So if you've got a problem about how this has devolved, take it up with the people who turned it into some weird, completely uncalled-for p*ssing contest, the way all military-history forums are. I originally got into the field of military history to share information. I've discovered that my approach is not welcome because people aren't interested in new ideas, so that's why I'm not going to waste any more time on it. This was just the last straw, that's all. It's been building for a long time.

    I linked some of the responses here to another non-military forum [Talkbass!], and people were utterly shocked at what they called the most amazing head-in-the-sand attitude they'd ever seen. It's endemic in military forums. That's fine. You don't see it because the culture has taken you over, apparently. But I can still think for myself. I've enjoyed some of my time in this field, but in the end it wasn't any more rewarding than music journalism, so it's time for me to stop messing with it.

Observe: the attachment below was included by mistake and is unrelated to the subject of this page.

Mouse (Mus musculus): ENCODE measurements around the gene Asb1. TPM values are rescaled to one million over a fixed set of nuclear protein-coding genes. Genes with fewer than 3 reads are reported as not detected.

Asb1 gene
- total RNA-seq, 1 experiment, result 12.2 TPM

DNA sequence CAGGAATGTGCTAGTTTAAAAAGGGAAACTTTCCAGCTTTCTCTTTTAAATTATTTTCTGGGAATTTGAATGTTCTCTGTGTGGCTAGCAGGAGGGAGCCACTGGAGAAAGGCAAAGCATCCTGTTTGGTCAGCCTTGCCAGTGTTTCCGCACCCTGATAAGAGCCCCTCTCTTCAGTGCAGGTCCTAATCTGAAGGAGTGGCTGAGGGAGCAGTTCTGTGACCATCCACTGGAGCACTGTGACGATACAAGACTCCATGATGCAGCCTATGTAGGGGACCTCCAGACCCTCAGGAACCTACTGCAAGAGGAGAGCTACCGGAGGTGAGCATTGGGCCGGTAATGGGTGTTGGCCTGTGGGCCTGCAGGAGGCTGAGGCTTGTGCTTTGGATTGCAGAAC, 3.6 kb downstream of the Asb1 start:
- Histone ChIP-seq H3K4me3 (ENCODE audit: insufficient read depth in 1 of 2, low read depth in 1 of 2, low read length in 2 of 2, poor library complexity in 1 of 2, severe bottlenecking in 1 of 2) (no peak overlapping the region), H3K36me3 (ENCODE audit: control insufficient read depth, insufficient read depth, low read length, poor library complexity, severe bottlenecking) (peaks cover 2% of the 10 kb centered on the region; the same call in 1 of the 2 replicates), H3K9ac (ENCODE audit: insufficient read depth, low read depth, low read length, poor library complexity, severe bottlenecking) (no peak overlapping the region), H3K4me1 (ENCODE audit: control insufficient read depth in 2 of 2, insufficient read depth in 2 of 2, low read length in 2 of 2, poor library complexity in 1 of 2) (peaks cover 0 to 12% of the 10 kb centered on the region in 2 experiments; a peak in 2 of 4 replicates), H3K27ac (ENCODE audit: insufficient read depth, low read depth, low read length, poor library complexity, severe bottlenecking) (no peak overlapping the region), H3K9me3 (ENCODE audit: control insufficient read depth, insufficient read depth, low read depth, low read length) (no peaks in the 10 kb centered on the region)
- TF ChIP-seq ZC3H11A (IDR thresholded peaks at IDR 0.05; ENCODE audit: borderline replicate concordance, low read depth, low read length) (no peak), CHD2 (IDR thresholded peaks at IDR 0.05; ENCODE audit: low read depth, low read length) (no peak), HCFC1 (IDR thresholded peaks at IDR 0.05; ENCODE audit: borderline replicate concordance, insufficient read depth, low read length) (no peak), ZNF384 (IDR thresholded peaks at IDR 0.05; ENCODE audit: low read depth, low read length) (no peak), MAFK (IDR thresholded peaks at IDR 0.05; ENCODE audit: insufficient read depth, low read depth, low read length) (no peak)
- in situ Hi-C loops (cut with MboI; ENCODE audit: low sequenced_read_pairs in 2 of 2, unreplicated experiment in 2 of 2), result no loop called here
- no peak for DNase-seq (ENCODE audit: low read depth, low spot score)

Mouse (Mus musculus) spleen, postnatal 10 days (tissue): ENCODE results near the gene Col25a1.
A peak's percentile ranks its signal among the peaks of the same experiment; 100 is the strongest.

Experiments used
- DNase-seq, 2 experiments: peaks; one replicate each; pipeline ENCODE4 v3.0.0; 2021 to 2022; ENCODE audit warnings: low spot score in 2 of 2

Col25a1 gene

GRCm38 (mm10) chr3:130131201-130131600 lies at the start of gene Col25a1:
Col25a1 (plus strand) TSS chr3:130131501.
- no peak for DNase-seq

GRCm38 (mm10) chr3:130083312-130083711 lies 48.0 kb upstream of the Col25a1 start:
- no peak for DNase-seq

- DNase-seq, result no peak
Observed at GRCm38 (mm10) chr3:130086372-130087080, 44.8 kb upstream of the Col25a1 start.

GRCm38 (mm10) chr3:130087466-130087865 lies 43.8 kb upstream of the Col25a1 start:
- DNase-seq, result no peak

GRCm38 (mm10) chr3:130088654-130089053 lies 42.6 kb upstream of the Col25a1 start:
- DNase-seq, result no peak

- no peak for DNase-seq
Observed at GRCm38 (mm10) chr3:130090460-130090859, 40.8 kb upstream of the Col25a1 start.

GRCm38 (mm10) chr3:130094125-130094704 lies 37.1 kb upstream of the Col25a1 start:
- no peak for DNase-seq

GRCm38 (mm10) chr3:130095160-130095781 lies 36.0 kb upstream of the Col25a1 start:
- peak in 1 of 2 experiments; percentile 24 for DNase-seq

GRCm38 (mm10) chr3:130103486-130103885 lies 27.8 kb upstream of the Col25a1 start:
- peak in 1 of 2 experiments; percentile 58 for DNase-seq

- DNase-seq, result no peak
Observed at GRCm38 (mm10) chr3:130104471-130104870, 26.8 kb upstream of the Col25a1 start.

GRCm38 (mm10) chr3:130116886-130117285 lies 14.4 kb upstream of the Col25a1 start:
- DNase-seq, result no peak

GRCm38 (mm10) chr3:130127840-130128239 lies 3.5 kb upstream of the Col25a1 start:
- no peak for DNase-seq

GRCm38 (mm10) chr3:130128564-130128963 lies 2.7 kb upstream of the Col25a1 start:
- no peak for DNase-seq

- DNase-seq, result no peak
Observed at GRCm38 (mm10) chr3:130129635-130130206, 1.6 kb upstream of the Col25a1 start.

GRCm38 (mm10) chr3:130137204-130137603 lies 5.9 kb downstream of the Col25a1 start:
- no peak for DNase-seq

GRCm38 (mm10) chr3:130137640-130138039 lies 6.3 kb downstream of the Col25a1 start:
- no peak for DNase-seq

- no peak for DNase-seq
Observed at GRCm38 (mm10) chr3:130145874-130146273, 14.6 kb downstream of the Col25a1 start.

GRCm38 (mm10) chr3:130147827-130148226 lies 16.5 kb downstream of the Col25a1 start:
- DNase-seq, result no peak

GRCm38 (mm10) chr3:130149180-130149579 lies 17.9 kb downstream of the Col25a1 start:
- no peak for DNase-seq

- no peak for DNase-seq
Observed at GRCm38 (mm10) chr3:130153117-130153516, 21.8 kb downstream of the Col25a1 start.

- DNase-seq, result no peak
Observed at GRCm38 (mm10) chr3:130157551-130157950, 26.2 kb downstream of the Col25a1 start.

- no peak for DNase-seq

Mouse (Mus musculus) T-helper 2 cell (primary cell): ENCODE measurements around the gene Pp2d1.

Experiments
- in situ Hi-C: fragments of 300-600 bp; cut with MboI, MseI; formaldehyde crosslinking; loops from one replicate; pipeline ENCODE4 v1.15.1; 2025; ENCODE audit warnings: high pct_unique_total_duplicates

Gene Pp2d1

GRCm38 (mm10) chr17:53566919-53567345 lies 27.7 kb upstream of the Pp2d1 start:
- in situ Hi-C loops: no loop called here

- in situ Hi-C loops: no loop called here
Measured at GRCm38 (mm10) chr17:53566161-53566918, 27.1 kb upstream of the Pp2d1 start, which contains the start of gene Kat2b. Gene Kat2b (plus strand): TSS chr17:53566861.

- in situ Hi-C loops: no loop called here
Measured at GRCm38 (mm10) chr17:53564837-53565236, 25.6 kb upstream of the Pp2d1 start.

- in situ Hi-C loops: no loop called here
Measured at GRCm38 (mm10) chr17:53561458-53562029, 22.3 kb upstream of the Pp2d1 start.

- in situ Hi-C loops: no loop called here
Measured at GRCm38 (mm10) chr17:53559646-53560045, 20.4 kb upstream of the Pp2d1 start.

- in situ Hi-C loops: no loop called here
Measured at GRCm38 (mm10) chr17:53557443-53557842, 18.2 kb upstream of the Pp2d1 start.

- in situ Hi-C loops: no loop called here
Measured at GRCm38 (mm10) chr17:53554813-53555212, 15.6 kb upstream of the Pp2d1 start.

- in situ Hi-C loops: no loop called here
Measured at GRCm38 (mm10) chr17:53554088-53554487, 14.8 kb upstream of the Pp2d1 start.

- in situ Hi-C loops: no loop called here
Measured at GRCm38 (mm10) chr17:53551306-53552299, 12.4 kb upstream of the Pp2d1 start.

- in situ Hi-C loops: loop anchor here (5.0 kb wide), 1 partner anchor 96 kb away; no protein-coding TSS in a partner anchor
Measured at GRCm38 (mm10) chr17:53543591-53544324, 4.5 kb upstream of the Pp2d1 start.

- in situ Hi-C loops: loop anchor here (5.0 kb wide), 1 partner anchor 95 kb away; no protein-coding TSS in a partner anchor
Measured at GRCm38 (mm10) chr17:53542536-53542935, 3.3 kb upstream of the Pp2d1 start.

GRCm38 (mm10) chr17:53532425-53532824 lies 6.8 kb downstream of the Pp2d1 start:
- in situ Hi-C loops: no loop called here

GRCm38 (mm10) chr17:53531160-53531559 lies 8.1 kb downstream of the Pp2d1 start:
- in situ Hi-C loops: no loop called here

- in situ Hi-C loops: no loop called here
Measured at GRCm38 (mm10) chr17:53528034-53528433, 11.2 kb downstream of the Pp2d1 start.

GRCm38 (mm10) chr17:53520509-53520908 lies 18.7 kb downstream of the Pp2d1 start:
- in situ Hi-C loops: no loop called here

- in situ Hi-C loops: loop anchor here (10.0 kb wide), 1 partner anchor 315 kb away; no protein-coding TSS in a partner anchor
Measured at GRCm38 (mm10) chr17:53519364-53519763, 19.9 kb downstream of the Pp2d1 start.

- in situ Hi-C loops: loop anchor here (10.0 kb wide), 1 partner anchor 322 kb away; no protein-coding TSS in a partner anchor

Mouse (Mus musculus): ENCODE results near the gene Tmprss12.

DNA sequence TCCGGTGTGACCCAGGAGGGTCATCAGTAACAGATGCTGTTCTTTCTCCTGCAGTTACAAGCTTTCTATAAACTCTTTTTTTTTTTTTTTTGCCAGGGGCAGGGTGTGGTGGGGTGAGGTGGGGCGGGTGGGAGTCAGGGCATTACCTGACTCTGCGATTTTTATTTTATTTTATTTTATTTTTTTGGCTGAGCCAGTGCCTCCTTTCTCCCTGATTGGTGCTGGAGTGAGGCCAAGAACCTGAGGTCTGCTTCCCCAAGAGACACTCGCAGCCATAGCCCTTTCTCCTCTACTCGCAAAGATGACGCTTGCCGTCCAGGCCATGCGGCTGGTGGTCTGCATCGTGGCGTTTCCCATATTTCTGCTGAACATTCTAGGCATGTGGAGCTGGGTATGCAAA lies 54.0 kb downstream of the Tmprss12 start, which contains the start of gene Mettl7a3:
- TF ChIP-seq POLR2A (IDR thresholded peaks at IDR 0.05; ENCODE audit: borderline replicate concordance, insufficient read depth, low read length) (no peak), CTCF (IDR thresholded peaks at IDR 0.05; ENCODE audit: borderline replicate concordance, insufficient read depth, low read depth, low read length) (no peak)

My three books are out there for anyone who wants to read my ******** theories and the many, many, many pieces of evidence I use to back them up. If anyone ever has a substantial argument against them, with their own counter-evidence, I'm willing to listen.

    But I'm done with laughing emoticons and one-liners. Who needs it? It's a gigantic waste of time on my part, because there's no engagement. I don't mind engaging with people, but this adolescent, endless snark has taken all the pleasure out of it for me, so I'm moving on. Big deal. The forum will go on fine.
  7. WIN!

    But don't tout us too highly Tom. The mere mention of Carol Kaye, Pick usage, flatwounds and 'How do get this sound?' threads get heinous in a hurry.
  8. Arthritic_Tom

    Arthritic_Tom Supporting Member

    Mar 11, 2012
    Los Angeles
    I get the pick-versus fingers debate, but somebody's got to tell me why Carol Kaye make things get heinous.